This information is for anyone who may have been exposed to avian influenza from poultry or other birds.
Avian influenza viruses are common in wild water birds around the world, and usually cause them few problems.
Avian influenza outbreaks among poultry* occur worldwide from time to time, including in Australia. Some strains of avian influenza can cause serious illness and death in infected poultry. All avian influenza in poultry is taken seriously because of the potential for mutations (changes in the virus) that could pose a serious threat to people and poultry.
Only a few avian influenza strains infect people. When they do, they usually cause mild illness including conjunctivitis (eye infections) and flu-like symptoms (fever, headache and tiredness).
Some strains of avian influenza can cause serious illness in people, and can occasionally result in death. These strains have been found in South East Asia, China and the Middle East but not in Australia so far.
* Poultry refers to domesticated birds that are kept for meat, egg laying, for their feathers or as pets. This includes chickens, turkeys and other types of birds.
Poultry infected with avian influenza release large amounts of virus in their faeces which can contaminate the area around them. People are most likely to be infected with the virus by touching infected poultry or surfaces that have faeces on them.
People may also be infected by dust that contains dried faeces by breathing it in or accidentally rubbing it in their eyes. There is also a risk of infection during slaughter, de-feathering, butchering, and preparation of infected poultry.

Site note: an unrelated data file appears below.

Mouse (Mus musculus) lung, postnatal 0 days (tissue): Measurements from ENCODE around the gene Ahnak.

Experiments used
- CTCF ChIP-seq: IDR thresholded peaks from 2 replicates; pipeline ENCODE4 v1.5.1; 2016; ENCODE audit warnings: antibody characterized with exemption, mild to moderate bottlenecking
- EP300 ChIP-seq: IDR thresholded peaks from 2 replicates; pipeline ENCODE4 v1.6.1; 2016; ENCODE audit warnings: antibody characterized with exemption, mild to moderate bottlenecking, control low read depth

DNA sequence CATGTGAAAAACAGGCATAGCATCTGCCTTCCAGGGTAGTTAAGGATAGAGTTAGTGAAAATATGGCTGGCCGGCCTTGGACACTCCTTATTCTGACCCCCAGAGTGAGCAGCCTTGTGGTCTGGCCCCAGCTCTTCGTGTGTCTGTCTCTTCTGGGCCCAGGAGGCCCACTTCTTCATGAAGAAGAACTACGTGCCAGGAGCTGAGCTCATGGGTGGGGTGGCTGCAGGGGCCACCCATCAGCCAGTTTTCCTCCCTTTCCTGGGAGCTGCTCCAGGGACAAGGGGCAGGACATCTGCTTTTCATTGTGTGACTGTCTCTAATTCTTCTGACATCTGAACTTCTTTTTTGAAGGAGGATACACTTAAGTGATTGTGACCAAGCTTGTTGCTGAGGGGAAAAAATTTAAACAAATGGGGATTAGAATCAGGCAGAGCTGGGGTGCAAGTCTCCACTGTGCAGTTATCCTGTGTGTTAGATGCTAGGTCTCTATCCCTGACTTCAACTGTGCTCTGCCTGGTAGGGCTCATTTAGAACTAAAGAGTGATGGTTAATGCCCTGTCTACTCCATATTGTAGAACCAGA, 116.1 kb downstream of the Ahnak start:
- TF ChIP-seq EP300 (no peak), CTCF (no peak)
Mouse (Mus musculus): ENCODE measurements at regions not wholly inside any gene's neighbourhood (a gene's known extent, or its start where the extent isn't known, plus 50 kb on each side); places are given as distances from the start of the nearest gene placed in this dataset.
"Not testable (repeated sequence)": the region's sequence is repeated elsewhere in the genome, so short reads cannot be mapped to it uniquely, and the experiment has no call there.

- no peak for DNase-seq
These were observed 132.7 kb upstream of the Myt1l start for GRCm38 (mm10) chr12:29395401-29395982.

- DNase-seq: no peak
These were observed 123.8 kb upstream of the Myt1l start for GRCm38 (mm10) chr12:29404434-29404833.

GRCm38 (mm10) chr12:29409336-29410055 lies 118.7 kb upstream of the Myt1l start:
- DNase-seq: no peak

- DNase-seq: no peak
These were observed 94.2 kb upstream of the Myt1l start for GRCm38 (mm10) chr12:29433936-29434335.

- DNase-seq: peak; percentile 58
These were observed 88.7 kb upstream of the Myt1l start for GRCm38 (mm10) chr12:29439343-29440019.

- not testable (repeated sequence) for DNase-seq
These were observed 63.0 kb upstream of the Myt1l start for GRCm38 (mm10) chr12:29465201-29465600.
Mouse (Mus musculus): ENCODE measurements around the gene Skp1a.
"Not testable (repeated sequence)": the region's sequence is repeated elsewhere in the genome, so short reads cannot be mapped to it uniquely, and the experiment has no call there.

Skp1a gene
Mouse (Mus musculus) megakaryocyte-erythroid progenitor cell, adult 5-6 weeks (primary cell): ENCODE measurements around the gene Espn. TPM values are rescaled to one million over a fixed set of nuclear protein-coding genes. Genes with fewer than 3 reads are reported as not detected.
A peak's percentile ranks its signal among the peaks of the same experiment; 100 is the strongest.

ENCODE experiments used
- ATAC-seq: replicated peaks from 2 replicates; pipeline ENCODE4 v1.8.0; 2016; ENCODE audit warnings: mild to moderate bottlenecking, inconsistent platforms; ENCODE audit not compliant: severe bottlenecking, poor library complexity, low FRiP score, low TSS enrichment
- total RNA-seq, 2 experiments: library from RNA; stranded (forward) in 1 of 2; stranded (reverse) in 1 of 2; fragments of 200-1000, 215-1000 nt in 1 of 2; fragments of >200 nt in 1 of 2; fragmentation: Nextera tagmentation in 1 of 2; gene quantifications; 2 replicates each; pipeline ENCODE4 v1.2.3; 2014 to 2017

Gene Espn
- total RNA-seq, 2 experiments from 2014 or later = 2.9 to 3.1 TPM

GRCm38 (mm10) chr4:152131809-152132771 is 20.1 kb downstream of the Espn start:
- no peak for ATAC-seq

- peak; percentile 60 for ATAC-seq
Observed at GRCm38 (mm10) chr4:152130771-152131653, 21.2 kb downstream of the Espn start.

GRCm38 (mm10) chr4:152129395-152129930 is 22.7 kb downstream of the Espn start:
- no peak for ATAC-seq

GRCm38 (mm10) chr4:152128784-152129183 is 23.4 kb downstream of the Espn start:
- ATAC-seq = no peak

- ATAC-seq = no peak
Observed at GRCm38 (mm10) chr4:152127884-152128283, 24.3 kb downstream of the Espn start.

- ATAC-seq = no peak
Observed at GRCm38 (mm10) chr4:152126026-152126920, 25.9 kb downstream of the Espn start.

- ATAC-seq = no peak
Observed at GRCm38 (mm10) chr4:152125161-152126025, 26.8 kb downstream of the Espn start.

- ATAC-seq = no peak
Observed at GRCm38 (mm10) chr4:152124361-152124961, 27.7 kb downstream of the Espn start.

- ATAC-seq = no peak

People cannot be infected with avian influenza by eating chicken, birds or eggs that are cooked well.
No. Avian influenza usually does not readily infect people.
People might be at increased risk of the disease if there is a change in the virus or if they are exposed to large amounts of the virus.
It is important to use protective equipment to reduce the risk of infection, even if the chance of becoming infected is low. It is also important that people working in or visiting a place with infected poultry take actions to protect themselves and others.
Vaccination with the current flu vaccine is recommended for:
It is important to remember that a seasonal flu vaccine will not protect against avian influenza itself. However, a flu vaccine can help to avoid someone becoming infected with multiple strains of influenza at the same time.
If someone was to get both avian influenza and another influenza strain at the same time, the two viruses could mix and produce a new, highly infectious human influenza virus which could be a serious threat to their families and the wider community.
Workers and other people who have been in close contact with poultry infected with avian influenza should carefully monitor their health while working with infected poultry or infected poultry products. Workers should monitor their health for 10 days after last contact with infected poultry.
Any new symptoms should be reported to your local public health unit 1300 066 055.
Monitoring yourself involves watching for any new symptoms, particularly the following:
If new symptoms are detected:
For further health information or to report illness, phone your local Public Health Unit on 1300 066 055.